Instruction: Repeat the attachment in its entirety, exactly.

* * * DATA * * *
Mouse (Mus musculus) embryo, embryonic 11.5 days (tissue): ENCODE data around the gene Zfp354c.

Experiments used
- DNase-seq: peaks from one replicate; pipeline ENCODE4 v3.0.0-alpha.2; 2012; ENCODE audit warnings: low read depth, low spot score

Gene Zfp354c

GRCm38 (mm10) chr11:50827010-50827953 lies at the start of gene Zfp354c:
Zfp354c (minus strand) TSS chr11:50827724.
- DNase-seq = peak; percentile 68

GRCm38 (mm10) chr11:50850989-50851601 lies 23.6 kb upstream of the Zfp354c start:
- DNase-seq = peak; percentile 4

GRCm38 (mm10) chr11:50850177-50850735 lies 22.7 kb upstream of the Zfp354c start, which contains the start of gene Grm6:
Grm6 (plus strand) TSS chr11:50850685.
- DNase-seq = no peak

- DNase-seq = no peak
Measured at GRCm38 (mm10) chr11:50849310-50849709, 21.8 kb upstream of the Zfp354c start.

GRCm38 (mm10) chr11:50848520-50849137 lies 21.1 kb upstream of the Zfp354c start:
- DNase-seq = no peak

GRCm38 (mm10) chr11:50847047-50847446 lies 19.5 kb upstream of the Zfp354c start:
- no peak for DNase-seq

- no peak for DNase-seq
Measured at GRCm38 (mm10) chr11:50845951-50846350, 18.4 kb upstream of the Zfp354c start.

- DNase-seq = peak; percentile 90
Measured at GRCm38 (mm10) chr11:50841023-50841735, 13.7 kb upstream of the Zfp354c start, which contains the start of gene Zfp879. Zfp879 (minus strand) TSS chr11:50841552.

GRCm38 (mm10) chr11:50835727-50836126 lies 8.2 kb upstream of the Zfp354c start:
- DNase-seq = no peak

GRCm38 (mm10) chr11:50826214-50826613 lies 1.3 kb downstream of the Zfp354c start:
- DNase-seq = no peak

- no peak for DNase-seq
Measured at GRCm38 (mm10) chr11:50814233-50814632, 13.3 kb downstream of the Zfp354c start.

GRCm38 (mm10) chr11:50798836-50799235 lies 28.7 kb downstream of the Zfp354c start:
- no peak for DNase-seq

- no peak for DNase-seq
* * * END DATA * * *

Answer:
Mouse (Mus musculus) embryo, embryonic 11.5 days (tissue): ENCODE data around the gene Zfp354c.

Experiments used
- DNase-seq: peaks from one replicate; pipeline ENCODE4 v3.0.0-alpha.2; 2012; ENCODE audit warnings: low read depth, low spot score

Gene Zfp354c

GRCm38 (mm10) chr11:50827010-50827953 lies at the start of gene Zfp354c:
Zfp354c (minus strand) TSS chr11:50827724.
- DNase-seq = peak; percentile 68

GRCm38 (mm10) chr11:50850989-50851601 lies 23.6 kb upstream of the Zfp354c start:
- DNase-seq = peak; percentile 4

GRCm38 (mm10) chr11:50850177-50850735 lies 22.7 kb upstream of the Zfp354c start, which contains the start of gene Grm6:
Grm6 (plus strand) TSS chr11:50850685.
- DNase-seq = no peak

- DNase-seq = no peak
Measured at GRCm38 (mm10) chr11:50849310-50849709, 21.8 kb upstream of the Zfp354c start.

GRCm38 (mm10) chr11:50848520-50849137 lies 21.1 kb upstream of the Zfp354c start:
- DNase-seq = no peak

GRCm38 (mm10) chr11:50847047-50847446 lies 19.5 kb upstream of the Zfp354c start:
- no peak for DNase-seq

- no peak for DNase-seq
Measured at GRCm38 (mm10) chr11:50845951-50846350, 18.4 kb upstream of the Zfp354c start.

- DNase-seq = peak; percentile 90
Measured at GRCm38 (mm10) chr11:50841023-50841735, 13.7 kb upstream of the Zfp354c start, which contains the start of gene Zfp879. Zfp879 (minus strand) TSS chr11:50841552.

GRCm38 (mm10) chr11:50835727-50836126 lies 8.2 kb upstream of the Zfp354c start:
- DNase-seq = no peak

GRCm38 (mm10) chr11:50826214-50826613 lies 1.3 kb downstream of the Zfp354c start:
- DNase-seq = no peak

- no peak for DNase-seq
Measured at GRCm38 (mm10) chr11:50814233-50814632, 13.3 kb downstream of the Zfp354c start.

GRCm38 (mm10) chr11:50798836-50799235 lies 28.7 kb downstream of the Zfp354c start:
- no peak for DNase-seq

- no peak for DNase-seq